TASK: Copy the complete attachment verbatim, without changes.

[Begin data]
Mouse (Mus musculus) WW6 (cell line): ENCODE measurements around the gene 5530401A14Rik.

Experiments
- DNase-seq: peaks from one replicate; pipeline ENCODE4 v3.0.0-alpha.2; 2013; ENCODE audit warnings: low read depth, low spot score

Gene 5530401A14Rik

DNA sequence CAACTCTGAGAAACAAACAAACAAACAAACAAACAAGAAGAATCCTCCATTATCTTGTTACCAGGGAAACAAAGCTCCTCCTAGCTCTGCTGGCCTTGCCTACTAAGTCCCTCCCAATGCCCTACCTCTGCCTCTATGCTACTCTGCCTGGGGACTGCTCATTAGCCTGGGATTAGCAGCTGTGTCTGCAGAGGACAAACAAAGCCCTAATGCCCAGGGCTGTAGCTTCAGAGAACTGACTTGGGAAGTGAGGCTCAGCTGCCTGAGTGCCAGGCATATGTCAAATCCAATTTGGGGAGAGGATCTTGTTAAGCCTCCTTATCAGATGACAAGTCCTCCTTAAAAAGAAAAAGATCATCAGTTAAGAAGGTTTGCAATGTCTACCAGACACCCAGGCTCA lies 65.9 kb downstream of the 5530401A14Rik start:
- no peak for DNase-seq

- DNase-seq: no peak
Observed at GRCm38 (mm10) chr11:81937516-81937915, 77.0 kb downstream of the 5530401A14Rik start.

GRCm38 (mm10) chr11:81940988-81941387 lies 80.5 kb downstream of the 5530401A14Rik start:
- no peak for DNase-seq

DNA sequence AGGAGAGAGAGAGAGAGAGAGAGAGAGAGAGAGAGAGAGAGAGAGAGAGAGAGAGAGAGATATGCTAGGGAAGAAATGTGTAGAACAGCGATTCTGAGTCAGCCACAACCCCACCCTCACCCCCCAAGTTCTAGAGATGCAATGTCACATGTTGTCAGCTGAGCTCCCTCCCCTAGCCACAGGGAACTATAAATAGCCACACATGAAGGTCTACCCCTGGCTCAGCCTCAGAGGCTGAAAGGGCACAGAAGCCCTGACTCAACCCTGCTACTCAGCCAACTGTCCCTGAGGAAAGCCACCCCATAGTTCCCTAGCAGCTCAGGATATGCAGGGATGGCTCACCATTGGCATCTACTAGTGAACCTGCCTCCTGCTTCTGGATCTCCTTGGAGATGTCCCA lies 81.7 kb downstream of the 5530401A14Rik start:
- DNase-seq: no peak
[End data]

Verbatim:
Mouse (Mus musculus) WW6 (cell line): ENCODE measurements around the gene 5530401A14Rik.

Experiments
- DNase-seq: peaks from one replicate; pipeline ENCODE4 v3.0.0-alpha.2; 2013; ENCODE audit warnings: low read depth, low spot score

Gene 5530401A14Rik

DNA sequence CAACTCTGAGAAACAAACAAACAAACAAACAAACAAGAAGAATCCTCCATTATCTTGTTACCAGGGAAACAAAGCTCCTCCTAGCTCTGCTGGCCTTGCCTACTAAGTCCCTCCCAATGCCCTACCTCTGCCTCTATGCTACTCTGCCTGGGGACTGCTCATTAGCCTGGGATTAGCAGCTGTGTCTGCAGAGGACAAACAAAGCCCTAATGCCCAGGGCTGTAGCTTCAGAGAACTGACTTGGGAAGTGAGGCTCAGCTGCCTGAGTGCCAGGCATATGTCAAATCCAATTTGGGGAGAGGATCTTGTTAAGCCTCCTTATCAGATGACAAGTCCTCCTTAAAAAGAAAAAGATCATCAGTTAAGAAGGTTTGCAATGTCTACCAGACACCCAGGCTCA lies 65.9 kb downstream of the 5530401A14Rik start:
- no peak for DNase-seq

- DNase-seq: no peak
Observed at GRCm38 (mm10) chr11:81937516-81937915, 77.0 kb downstream of the 5530401A14Rik start.

GRCm38 (mm10) chr11:81940988-81941387 lies 80.5 kb downstream of the 5530401A14Rik start:
- no peak for DNase-seq

DNA sequence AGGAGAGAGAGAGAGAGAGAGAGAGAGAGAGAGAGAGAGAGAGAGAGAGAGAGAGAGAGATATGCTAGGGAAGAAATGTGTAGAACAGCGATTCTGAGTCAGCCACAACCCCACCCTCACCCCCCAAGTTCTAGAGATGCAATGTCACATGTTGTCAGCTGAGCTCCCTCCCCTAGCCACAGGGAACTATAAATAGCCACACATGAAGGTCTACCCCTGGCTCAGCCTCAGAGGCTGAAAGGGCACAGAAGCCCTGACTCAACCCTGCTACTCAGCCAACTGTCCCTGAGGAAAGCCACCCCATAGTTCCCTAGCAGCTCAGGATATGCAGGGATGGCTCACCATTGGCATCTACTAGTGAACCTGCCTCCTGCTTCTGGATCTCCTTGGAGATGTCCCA lies 81.7 kb downstream of the 5530401A14Rik start:
- DNase-seq: no peak